Female criminality in film is not new, especially today. We see it all the time now in films like Ocean’s Eight (2018), The Kitchen (2019) and I Care A Lot (2020). However, the theme has a long history in the United States. Evolving from the women in prison genre, which can be traced back as far as the 30s, films such as Ladies They Talk About (1934), Caged (1950) and Caged Heat (1974) have shaped the future of the female criminals yet to come. Today, as noted by writer Jenni Holtz, glamorizing wealthy, conventionally attractive white women who commit crimes and get away with it has become a growing trend in film, most notably with the 2014 film Gone Girl. This ultimately begs the question: what happens when a white woman doesn’t fit in this trend? That’s where the film Breaking News in Yuba County (2021) comes in.
The film follows Sue Buttons (Allison Janney), a warmhearted but meek housewife who is underappreciated by the people in her life including her husband Karl (Matthew Modine) and her sister Nancy (Mila Kunis). Sue is the kind of woman who recites daily affirmations and buys herself a cake on her own birthday. But when Sue walks in on her husband cheating on her and he dies of a heart attack from shock, she decides to take action, crafting an absurd story of her husband’s abduction. Suddenly Sue, who was once boring and sad, becomes a household name in Yuba County, the face of local news and eventually, a renowned author.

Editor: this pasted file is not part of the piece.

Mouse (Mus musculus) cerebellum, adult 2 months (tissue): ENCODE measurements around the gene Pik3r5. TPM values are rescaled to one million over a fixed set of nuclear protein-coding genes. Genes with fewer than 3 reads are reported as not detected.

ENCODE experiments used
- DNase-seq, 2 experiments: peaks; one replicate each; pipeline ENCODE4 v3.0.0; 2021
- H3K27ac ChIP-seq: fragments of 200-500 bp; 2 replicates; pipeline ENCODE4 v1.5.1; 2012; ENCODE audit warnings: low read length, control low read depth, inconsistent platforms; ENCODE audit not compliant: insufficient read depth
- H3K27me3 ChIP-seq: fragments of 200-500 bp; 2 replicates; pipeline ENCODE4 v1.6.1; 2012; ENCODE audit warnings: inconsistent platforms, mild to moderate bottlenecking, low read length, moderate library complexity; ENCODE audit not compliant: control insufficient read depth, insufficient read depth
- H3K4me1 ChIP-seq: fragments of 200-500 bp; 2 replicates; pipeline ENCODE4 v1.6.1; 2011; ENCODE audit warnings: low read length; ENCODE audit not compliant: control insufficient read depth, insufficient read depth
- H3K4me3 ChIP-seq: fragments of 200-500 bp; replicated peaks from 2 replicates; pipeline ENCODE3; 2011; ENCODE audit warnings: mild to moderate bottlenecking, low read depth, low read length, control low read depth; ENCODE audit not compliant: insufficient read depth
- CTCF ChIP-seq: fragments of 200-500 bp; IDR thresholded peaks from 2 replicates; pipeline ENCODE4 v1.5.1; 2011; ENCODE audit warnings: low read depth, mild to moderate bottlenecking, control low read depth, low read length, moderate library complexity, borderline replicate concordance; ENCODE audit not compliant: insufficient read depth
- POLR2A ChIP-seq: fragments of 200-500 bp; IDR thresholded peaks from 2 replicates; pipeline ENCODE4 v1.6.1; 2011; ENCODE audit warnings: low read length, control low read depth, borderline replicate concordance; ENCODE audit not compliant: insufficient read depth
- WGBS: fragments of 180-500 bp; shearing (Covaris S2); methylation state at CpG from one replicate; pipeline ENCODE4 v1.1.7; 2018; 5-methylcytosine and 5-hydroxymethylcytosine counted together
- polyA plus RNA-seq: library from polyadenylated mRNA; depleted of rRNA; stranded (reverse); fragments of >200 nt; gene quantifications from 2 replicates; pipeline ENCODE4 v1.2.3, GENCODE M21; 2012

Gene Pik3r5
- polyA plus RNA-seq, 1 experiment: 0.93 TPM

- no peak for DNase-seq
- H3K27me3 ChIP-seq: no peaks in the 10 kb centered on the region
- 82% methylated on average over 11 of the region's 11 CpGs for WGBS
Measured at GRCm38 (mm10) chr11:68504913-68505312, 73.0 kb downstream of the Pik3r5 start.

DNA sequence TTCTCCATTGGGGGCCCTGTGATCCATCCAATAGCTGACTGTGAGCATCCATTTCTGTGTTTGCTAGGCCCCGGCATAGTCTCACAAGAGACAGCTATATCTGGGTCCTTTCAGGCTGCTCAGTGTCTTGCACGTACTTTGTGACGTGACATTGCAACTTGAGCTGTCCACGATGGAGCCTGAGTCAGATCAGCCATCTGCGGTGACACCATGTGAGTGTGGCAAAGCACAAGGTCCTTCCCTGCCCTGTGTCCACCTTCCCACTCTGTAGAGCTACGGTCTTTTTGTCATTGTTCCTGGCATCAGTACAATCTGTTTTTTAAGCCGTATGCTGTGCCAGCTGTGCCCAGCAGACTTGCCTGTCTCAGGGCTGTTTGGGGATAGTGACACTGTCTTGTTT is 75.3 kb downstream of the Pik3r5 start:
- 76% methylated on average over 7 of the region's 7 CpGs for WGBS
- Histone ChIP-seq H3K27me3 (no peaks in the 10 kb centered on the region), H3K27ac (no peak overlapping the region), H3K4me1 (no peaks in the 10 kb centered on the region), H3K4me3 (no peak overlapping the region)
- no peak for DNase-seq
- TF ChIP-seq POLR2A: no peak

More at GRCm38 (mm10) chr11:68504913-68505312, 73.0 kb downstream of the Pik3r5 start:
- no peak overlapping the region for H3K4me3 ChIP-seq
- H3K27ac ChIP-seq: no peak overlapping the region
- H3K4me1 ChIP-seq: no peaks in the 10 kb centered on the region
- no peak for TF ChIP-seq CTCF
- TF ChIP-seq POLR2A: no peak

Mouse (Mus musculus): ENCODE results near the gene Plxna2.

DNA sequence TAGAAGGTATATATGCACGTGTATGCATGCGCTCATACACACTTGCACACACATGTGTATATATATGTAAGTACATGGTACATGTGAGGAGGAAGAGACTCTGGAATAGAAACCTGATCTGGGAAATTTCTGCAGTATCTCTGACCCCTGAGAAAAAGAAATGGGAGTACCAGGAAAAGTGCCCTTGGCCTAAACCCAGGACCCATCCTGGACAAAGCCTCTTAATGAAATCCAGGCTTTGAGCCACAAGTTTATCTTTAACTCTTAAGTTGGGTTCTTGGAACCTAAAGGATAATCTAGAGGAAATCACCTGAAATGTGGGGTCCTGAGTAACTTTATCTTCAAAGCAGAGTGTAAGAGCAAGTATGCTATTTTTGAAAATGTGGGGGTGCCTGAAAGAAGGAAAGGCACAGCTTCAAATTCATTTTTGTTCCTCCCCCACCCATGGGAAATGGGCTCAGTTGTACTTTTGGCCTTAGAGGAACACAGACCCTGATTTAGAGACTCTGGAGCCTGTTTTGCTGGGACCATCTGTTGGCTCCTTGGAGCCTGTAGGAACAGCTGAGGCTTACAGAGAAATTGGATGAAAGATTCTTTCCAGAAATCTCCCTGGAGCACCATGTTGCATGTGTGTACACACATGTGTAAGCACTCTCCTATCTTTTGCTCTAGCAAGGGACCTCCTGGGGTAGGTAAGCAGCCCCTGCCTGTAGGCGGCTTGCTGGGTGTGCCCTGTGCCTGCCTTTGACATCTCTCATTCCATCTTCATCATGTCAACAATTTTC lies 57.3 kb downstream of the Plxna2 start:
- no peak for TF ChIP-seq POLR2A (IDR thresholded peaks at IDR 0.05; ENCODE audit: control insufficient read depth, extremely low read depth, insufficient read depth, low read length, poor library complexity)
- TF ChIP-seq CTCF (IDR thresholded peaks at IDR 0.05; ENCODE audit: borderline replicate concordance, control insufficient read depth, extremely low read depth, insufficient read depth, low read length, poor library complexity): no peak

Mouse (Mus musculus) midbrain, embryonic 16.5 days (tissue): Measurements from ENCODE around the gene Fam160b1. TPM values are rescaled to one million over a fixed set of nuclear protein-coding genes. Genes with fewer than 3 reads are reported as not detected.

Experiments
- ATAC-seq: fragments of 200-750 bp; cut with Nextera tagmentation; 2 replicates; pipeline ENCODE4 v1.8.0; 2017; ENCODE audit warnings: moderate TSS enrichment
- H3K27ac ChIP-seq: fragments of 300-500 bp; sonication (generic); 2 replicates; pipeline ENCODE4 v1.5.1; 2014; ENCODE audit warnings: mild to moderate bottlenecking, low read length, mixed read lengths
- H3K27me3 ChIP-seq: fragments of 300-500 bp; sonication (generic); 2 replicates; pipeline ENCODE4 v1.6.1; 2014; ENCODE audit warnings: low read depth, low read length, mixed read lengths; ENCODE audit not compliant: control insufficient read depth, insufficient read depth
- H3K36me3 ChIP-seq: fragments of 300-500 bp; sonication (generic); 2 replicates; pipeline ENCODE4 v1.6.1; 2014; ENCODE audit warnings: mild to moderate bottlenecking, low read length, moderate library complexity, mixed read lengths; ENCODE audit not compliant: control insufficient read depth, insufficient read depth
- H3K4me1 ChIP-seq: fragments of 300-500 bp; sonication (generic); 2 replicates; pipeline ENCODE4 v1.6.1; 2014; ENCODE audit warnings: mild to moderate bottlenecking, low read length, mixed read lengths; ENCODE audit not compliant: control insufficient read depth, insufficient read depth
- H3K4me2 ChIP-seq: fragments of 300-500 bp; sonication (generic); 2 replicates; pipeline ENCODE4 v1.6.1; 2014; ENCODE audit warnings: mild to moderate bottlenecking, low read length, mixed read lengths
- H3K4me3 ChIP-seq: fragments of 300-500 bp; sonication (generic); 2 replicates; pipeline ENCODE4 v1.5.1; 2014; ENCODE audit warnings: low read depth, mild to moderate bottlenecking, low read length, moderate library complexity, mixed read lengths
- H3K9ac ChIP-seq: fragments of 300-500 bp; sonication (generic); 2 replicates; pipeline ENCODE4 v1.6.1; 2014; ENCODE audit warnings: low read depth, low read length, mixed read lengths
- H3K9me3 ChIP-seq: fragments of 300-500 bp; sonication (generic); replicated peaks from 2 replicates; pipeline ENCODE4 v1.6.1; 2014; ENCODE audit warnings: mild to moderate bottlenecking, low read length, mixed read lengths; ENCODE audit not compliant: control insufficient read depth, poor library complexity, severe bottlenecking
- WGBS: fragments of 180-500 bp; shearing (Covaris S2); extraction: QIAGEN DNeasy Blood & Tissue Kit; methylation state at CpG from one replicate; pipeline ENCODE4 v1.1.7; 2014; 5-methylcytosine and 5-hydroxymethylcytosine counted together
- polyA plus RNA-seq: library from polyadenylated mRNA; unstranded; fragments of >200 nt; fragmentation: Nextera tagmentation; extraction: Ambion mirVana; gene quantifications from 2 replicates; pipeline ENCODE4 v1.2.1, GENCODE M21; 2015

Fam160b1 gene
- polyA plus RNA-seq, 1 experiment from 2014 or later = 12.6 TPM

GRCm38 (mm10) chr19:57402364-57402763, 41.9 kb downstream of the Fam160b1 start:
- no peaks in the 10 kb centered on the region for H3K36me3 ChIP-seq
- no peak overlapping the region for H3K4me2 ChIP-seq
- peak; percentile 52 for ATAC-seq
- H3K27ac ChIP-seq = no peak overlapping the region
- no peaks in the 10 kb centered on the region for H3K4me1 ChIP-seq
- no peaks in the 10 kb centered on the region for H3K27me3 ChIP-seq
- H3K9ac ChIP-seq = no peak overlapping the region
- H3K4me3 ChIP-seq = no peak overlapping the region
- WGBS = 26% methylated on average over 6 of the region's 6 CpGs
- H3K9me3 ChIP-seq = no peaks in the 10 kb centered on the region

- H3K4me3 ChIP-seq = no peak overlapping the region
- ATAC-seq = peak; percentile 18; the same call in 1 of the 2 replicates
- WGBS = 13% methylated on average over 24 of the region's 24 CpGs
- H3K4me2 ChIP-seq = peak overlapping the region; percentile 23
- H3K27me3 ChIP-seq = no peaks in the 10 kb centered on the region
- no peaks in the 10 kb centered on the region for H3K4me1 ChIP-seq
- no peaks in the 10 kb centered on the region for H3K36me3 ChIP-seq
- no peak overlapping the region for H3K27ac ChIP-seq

Although she contradicts this trend of films that feature a rich, beautiful white woman who commits revenge crimes, Sue manages to walk away from the damage she has caused completely unscathed. But in the end, even as she relishes in her glory, her actions are branded as insane. Sue’s story reveals that despite the ways in which criminality divides white women into two categories, the beautiful mastermind or the unattractive maniac, female criminals continue to uphold a similar narrative that the root of their destruction stems from some form of emotional distress.
Sue’s story is one that we’ve seen before, one that greatly resembles the story of Amy Dunne (Rosamund Pike) from the 2014 film Gone Girl. Upon discovering that her husband has been cheating on her, Amy seeks revenge by constructing an intricate plan to frame him for her murder. As the story unfolds and viewers see how the Dunne’s marriage dissolves over time, Amy’s motives become more clear. She is a woman filled with pain and rage, therefore, not only is she able to carefully calculate the destruction of her husband, but she can get away with it too.
In an article for Lithium Magazine, writer Kaiya Shunyata points out that Amy represents the core of white womanhood. “She gets away with brutal crimes time and time again because she’s beautiful, rich, and white,” writes Shunyata. And yet, viewers still feel compelled to cheer “good for her.” This is because, as Shunyata argues, Gone Girl is one of the many films that falls into the growing subgenre “good for her,” which stems from an Arrested Development scene turned meme. “More often than not,” adds Shunyata, “this genre weaponizes white womanhood and is only interested in traumatized and brutalized women.” And it’s this specific kind of white woman whose pain and trauma is allowed to evoke not just sympathy from her viewers, but support.